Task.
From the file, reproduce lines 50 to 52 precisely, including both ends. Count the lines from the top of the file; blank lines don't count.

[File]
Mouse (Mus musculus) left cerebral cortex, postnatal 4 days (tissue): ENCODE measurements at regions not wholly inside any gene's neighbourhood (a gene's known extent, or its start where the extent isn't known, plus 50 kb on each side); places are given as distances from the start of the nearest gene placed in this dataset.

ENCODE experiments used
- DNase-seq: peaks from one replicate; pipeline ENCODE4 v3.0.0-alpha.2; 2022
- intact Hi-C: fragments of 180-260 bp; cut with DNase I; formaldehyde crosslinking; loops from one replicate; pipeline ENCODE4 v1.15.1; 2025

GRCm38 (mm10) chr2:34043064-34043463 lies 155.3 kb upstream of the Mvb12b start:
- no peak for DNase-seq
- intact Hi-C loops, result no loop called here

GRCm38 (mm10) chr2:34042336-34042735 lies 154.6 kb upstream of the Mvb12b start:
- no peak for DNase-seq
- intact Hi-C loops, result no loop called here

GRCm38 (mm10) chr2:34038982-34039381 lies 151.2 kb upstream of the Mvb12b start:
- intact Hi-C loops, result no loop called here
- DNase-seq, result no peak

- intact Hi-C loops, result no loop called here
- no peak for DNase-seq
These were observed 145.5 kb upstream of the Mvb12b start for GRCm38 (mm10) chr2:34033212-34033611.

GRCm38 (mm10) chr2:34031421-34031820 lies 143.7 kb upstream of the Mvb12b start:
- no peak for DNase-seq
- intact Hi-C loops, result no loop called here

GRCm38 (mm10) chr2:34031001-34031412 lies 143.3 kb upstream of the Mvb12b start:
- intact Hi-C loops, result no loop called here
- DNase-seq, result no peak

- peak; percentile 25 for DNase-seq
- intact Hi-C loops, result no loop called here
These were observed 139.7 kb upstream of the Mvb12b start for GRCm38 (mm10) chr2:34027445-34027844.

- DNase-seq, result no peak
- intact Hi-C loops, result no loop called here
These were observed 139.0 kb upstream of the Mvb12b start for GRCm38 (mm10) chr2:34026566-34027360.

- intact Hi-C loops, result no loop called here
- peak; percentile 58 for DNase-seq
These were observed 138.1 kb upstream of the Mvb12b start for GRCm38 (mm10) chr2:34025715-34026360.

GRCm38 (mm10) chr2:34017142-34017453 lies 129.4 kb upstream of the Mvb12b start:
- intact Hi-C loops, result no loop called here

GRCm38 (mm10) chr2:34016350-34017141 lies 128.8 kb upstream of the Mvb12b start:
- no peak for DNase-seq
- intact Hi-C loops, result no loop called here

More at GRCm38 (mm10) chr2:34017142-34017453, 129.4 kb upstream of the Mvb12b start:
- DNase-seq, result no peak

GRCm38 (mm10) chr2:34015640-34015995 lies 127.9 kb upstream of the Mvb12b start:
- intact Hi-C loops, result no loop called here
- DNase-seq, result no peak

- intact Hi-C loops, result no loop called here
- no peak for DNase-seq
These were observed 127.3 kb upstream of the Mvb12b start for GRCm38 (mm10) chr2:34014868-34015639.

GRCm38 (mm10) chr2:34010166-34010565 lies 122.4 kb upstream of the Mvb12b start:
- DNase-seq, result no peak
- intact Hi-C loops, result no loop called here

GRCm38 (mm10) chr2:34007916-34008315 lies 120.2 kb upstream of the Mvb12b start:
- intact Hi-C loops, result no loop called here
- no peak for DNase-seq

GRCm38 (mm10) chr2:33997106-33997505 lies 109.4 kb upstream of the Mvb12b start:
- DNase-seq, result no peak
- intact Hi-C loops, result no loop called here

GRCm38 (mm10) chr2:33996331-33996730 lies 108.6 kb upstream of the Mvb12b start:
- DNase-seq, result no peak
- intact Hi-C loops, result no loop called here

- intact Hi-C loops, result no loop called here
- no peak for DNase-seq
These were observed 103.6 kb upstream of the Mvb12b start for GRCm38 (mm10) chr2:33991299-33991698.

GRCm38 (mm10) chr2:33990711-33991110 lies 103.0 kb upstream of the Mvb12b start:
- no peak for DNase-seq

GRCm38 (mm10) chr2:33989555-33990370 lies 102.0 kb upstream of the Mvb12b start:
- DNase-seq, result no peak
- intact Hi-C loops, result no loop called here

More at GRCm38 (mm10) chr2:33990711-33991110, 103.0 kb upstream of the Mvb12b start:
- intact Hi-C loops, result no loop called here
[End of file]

- no peak for DNase-seq

GRCm38 (mm10) chr2:33997106-33997505 lies 109.4 kb upstream of the Mvb12b start:
- DNase-seq, result no peak